How Did the Wizards D Get So Good? | Wizards Blog Truth About

How Did the Wizards D Get So Good?

Updated: April 2, 2013

John Wall, defensive dynamo (?)

Entering Wednesday night, here are the NBA’s top five teams in defensive rating–a stat that measures opponents’ points per 100 possessions. Essentially, it’s a pure way to track which teams are best at keeping opponents’ points off the board.

  1. Indiana Pacers (98.9 D-rating)
  2. Memphis Grizzlies (100.9 D-rating)
  3. San Antonio Spurs (101.5 D-rating)
  4. Washington Wizards (102.6 D-rating)
  5. Oklahoma City Thunder (102.6 D-rating)

Four of those teams have won an average of 53 games this season and boast players — like Paul George, Tony Allen, Tim Duncan, and Serge Ibaka — who are known as defensive stoppers.

The other team is the Wizards.

Washington’s conspicuous by its presence; the Wiz have finished in the bottom half of the Association for D-rating for the past 15 years.

(Perhaps that’s not so surprising, after all. D-rating tends to be commensurate with winning games, and the Wizards haven’t done so much of that.)

Meanwhile, the Chicago Bulls–the Wizards’ Wednesday night opponent–are notable for their absence. Led by Coach Tom Thibodeau, the team had finished second in the league in D-rating for two straight years, behind the Boston Celtics…Thibodeau’s old squad.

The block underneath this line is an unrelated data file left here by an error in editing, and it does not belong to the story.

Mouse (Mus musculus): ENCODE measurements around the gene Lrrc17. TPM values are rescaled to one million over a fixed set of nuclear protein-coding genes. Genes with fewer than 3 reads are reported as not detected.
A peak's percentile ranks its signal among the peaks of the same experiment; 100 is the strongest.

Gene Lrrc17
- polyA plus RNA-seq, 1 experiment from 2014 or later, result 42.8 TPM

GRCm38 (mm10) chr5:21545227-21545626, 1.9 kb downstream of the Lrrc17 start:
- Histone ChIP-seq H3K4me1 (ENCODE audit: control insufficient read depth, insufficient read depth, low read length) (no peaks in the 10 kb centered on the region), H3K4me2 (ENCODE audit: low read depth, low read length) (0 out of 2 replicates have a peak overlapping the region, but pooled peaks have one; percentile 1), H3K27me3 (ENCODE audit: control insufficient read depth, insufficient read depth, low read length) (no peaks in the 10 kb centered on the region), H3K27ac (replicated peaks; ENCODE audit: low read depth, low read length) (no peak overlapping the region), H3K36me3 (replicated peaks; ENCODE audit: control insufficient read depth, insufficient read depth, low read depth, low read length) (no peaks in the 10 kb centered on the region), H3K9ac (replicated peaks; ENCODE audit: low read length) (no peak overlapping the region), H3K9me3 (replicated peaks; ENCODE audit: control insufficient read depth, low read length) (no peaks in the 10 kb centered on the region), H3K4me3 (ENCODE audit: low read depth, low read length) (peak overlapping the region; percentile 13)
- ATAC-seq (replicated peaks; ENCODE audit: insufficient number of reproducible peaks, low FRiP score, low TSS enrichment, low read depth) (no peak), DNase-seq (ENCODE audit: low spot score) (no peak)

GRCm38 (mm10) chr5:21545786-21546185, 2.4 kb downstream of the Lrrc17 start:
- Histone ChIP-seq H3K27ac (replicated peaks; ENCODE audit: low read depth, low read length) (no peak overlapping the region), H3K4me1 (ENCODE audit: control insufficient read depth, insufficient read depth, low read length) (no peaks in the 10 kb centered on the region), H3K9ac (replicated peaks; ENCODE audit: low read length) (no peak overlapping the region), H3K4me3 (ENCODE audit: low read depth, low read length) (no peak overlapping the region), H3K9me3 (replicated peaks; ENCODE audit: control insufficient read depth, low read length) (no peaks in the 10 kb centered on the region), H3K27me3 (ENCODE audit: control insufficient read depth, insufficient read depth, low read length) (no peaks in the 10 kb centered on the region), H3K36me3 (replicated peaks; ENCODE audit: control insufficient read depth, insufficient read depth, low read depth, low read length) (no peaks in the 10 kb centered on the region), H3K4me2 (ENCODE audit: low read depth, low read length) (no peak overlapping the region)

Of course, the Bulls defense is still quite good, ranking 6th in D-rating in 2012-13. But minus Derrick Rose ball-hawking on the perimeter and Omar Asik waiting in the lane, they don’t appear to be at the terrifying level normally associated with Thibodeau’s teams.

DC’s twin towers may be the secret

How did Washington’s defense get so good? Start with the two men guarding the rim.

As Rob Mahoney wrote at Sports Illustrated back in February,

 The real epicenter of Washington’s highly functional defense is, unsurprisingly, its big men. Nene and Emeka Okafor have become a truly fantastic defensive tandem, capable of corralling ball handlers and protecting the rim as a joint operation.

Nene can trap hard on a screen if need be, or help out to block shots on the backline. Okafor can take a perfect angle in defending the pick-and-roll, or step up to challenge a shot at the rim if the on-ball defense breaks down.

Their combined defensive skill makes them virtually interchangeable, and thus incredibly valuable to a defense that gives its perimeter players a ton of help in controlling ball action on the perimeter.

The Wizards have been further bolstered by the addition of players like Trevor Ariza and Martell Webster, who stay within the defensive scheme and stick with wing players on the perimeter–and the subtraction of weak defenders like Andray Blatche. Meanwhile, John Wall’s return has given Washington a quick guard who can disrupt passing lanes with his strategic gambles. And given that Thibodeau gets credit for the Bulls’ defensive transformation, Randy Wittman deserves a partial nod here too.

The Bulls could potentially surge past the Wizards in the D-rating rankings and back into the top 5 — with Wednesday night’s game playing an outsized role in that race. But given what they’ve already done, Washington’s D probably deserves an ‘A’ this season … a year where, wouldn’t you know it, the Wizards appear to have made some real strides.

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Dan Diamond
Contributor at TAI